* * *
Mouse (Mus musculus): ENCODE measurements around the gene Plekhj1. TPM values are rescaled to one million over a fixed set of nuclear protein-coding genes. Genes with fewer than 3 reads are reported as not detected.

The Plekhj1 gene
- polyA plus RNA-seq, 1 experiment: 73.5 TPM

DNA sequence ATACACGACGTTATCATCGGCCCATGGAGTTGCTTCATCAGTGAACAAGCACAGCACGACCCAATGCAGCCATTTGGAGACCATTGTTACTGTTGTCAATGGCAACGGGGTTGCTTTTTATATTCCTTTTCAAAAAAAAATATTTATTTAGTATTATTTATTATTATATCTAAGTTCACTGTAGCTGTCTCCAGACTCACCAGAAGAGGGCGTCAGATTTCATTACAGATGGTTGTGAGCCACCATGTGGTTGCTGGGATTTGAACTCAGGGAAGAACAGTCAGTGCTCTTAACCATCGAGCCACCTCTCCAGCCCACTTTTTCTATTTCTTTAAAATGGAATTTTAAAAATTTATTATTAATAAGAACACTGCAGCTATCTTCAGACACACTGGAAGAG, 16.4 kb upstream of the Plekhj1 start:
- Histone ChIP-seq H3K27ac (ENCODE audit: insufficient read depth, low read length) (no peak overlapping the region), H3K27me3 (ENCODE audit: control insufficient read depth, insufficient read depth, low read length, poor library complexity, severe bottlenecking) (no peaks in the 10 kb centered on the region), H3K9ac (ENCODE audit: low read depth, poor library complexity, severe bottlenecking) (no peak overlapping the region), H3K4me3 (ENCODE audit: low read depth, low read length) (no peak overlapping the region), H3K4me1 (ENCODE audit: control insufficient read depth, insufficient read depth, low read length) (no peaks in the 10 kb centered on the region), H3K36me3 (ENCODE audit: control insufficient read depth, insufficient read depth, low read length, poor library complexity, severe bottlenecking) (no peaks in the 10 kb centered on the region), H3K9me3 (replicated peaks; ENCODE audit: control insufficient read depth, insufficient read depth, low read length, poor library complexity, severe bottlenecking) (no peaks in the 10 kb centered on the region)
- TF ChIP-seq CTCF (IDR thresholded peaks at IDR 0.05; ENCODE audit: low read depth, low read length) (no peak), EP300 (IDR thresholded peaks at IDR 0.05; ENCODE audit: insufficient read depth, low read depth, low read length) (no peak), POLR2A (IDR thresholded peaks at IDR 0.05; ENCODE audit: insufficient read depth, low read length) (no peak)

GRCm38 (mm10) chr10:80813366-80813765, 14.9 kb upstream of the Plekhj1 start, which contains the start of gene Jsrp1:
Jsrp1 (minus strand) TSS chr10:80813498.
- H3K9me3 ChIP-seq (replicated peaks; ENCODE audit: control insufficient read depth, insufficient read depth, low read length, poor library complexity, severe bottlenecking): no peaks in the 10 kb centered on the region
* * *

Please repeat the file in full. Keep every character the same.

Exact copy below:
Mouse (Mus musculus): ENCODE measurements around the gene Plekhj1. TPM values are rescaled to one million over a fixed set of nuclear protein-coding genes. Genes with fewer than 3 reads are reported as not detected.

The Plekhj1 gene
- polyA plus RNA-seq, 1 experiment: 73.5 TPM

DNA sequence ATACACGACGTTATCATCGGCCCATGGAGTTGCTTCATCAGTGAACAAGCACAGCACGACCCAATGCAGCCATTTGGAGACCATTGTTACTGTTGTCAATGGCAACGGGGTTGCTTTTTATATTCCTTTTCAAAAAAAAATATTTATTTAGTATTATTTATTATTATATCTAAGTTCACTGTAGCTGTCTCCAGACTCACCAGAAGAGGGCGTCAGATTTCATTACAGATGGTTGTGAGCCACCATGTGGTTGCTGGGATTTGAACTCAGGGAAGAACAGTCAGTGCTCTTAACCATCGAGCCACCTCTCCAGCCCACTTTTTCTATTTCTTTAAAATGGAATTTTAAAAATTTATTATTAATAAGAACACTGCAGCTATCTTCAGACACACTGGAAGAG, 16.4 kb upstream of the Plekhj1 start:
- Histone ChIP-seq H3K27ac (ENCODE audit: insufficient read depth, low read length) (no peak overlapping the region), H3K27me3 (ENCODE audit: control insufficient read depth, insufficient read depth, low read length, poor library complexity, severe bottlenecking) (no peaks in the 10 kb centered on the region), H3K9ac (ENCODE audit: low read depth, poor library complexity, severe bottlenecking) (no peak overlapping the region), H3K4me3 (ENCODE audit: low read depth, low read length) (no peak overlapping the region), H3K4me1 (ENCODE audit: control insufficient read depth, insufficient read depth, low read length) (no peaks in the 10 kb centered on the region), H3K36me3 (ENCODE audit: control insufficient read depth, insufficient read depth, low read length, poor library complexity, severe bottlenecking) (no peaks in the 10 kb centered on the region), H3K9me3 (replicated peaks; ENCODE audit: control insufficient read depth, insufficient read depth, low read length, poor library complexity, severe bottlenecking) (no peaks in the 10 kb centered on the region)
- TF ChIP-seq CTCF (IDR thresholded peaks at IDR 0.05; ENCODE audit: low read depth, low read length) (no peak), EP300 (IDR thresholded peaks at IDR 0.05; ENCODE audit: insufficient read depth, low read depth, low read length) (no peak), POLR2A (IDR thresholded peaks at IDR 0.05; ENCODE audit: insufficient read depth, low read length) (no peak)

GRCm38 (mm10) chr10:80813366-80813765, 14.9 kb upstream of the Plekhj1 start, which contains the start of gene Jsrp1:
Jsrp1 (minus strand) TSS chr10:80813498.
- H3K9me3 ChIP-seq (replicated peaks; ENCODE audit: control insufficient read depth, insufficient read depth, low read length, poor library complexity, severe bottlenecking): no peaks in the 10 kb centered on the region